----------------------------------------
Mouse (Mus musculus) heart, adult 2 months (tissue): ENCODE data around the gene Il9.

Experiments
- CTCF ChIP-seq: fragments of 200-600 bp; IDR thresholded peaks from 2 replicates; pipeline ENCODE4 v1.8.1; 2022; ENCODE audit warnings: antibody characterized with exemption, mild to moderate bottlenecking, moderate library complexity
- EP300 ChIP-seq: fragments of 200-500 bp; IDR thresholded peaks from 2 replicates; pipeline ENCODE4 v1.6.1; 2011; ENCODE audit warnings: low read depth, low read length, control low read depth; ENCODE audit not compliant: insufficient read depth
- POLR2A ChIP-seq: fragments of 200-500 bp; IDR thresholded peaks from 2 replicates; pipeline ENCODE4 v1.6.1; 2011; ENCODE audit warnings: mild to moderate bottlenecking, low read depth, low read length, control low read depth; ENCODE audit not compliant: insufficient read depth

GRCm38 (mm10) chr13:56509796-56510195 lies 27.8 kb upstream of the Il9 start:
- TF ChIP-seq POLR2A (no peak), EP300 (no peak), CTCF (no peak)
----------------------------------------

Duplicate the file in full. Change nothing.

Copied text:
Mouse (Mus musculus) heart, adult 2 months (tissue): ENCODE data around the gene Il9.

Experiments
- CTCF ChIP-seq: fragments of 200-600 bp; IDR thresholded peaks from 2 replicates; pipeline ENCODE4 v1.8.1; 2022; ENCODE audit warnings: antibody characterized with exemption, mild to moderate bottlenecking, moderate library complexity
- EP300 ChIP-seq: fragments of 200-500 bp; IDR thresholded peaks from 2 replicates; pipeline ENCODE4 v1.6.1; 2011; ENCODE audit warnings: low read depth, low read length, control low read depth; ENCODE audit not compliant: insufficient read depth
- POLR2A ChIP-seq: fragments of 200-500 bp; IDR thresholded peaks from 2 replicates; pipeline ENCODE4 v1.6.1; 2011; ENCODE audit warnings: mild to moderate bottlenecking, low read depth, low read length, control low read depth; ENCODE audit not compliant: insufficient read depth

GRCm38 (mm10) chr13:56509796-56510195 lies 27.8 kb upstream of the Il9 start:
- TF ChIP-seq POLR2A (no peak), EP300 (no peak), CTCF (no peak)